Tuesday, January 19, 2021

NCCPR news and commentary round-up, week ending January 19, 2021

I haven't seen a news story about this yet, but 
this billboard, at 125th St. and 2nd Ave. in New York,
the scene of a Martin Luther King Day protest led by
Joyce McMillan of JMacForFamilies, 
seems like a good way to start the week in review. 
UPDATE: Here's the story.

● Toward the start of the pandemic, several major news organizations challenged the racist myth that as soon as the eyes of overwhelmingly white middle-class professionals no longer were on overwhelmingly poor disproportionately nonwhite children, their parents would unleash upon those children a “pandemic of child abuse.”  Now, one of those organizations, the Associated Press has revisited the issue.  

● Tomorrow many parts of the federal government will have new leadership.  But a lot of progressive advocates in child welfare hope the Biden Administration will keep one leader on the job: Jerry Milner, who ran the Department of Health and Human Services Children’s Bureau.  This story from The Imprint explains why.  And if you agree, you can sign this petition. 

● Thanks to outstanding reporting by USA Today Network reporters, Florida journalism is beginning to come to grips with the foster-care panic that has swept though that state. But Florida lawmakers have not. 

● Speaking of failure in Florida, Robert Latham, associate director of the Children & Youth Law Clinic at the University of Miami Law School has an in-depth analysis on his blog of a new report on the Florida CASA program.   

● Prof. Vivek Sankaran, director of the Child Advocacy Law Clinic and the Child Welfare Appellate Clinic at the University of Michigan Law School argues that in helping children achieve permanency we need to aim for real permanency – relational permanency – instead of what amounts to paper permanency. He writes: 

As we embark on a new year within the child protection system, might we flip the script and adopt a new prevailing narrative – that we identify what relationships matter to the child, unequivocally support them, and then use our legal tools to allow the child to benefit from those relationships. Might we better serve families by refusing to permanently destroy relationships between children and their parents that are important to children?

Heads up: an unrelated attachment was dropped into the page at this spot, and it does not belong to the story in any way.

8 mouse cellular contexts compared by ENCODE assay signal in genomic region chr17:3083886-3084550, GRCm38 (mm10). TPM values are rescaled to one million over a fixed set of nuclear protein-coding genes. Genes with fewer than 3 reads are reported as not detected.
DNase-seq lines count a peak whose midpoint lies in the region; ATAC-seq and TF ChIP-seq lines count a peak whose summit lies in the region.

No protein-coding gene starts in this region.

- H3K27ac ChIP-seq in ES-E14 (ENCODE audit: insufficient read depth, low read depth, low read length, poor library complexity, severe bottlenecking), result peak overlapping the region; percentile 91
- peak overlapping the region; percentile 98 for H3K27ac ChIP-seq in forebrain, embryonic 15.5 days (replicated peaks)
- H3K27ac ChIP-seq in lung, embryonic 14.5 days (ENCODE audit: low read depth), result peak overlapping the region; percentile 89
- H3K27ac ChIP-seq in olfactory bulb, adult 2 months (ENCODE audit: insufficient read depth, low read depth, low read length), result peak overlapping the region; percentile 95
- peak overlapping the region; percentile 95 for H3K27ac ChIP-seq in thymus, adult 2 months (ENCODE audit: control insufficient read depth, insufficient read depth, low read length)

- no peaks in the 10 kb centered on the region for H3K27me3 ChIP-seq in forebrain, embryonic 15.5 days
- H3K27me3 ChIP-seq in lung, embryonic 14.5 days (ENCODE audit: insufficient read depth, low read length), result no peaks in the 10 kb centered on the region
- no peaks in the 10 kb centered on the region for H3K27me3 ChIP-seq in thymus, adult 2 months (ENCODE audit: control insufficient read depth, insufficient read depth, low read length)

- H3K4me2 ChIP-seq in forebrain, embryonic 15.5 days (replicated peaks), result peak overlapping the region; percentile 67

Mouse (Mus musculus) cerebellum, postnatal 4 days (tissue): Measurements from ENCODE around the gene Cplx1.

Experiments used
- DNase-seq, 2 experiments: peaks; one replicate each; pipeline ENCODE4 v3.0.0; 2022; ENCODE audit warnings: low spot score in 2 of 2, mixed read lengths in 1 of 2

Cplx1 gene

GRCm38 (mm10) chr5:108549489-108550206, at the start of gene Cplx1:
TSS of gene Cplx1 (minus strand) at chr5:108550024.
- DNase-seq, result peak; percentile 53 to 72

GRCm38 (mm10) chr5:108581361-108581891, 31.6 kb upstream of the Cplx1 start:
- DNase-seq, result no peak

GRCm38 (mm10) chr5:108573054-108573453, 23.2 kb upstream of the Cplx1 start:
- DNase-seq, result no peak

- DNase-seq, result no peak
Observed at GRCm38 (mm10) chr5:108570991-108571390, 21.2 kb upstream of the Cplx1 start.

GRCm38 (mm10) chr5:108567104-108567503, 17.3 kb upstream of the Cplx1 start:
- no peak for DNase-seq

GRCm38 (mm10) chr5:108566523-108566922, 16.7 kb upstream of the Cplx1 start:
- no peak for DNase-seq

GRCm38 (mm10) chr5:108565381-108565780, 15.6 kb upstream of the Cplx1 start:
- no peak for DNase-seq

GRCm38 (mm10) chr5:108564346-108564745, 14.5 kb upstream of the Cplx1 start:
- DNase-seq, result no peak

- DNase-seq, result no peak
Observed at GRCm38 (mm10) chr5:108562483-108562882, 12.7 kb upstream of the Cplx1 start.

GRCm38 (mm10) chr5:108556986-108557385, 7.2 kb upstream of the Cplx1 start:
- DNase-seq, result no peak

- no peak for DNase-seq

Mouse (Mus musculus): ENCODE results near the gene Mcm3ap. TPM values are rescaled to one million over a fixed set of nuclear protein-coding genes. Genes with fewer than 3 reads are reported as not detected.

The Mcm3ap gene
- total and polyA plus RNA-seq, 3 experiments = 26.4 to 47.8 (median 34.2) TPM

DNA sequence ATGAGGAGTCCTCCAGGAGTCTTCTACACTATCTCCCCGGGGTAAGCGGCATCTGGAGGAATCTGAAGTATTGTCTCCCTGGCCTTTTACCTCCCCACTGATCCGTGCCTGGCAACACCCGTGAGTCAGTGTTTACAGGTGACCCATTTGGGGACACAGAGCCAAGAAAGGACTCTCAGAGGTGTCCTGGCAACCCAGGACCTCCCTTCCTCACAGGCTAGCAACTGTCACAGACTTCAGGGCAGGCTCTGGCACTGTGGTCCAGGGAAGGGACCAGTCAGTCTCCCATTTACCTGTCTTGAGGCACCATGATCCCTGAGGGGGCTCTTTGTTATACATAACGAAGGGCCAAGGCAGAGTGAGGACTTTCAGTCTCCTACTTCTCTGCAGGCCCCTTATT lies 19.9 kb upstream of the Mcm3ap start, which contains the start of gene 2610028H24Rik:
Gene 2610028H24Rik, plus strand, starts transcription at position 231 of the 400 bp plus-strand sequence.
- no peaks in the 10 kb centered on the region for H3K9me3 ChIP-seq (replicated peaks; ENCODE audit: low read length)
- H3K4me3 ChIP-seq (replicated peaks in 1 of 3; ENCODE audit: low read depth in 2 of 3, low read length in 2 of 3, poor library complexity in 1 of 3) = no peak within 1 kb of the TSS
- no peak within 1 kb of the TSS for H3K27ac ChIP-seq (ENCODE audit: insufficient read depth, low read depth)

The Arizona Republic reports that Arizona’s family police agency (a more accurate term than child welfare agency) will be subject to two years of federal monitoring as a result of complaints that it did all sorts of awful things to families whose first language isn’t English. 

Among other things: The Arizona Department of Child Safety (DCS) failed to provide documents about what parents had to do to get their kids back in a language the parents actually could read.  Also, according to Sylvia Herrera of the Barrio Defense Committee, which gathered many of the complaints cited by the Office of Civil Rights in the federal Department of Health and Human Services:

Parent aides, who supervise visits between parents and their children, would bar parents from talking to their children in Spanish, out of concern the parents might say something inappropriate that the aide could not understand … 

Herrera said she was heartened that the agreement requires the civil-rights office to monitor DCS' language services for the next two years. "However, it does not address the fact that hundreds of families were destroyed by DCS practices that lead to foster care and eventual adoption to non-relatives instead of family reunification," she said. 

No agreement, she said, can undo the harm that has already been caused because a family didn't get the help it needed to navigate the system.

No word on whether this means, from now on, “Professional Kidnapper” t-shirts will have to be translated.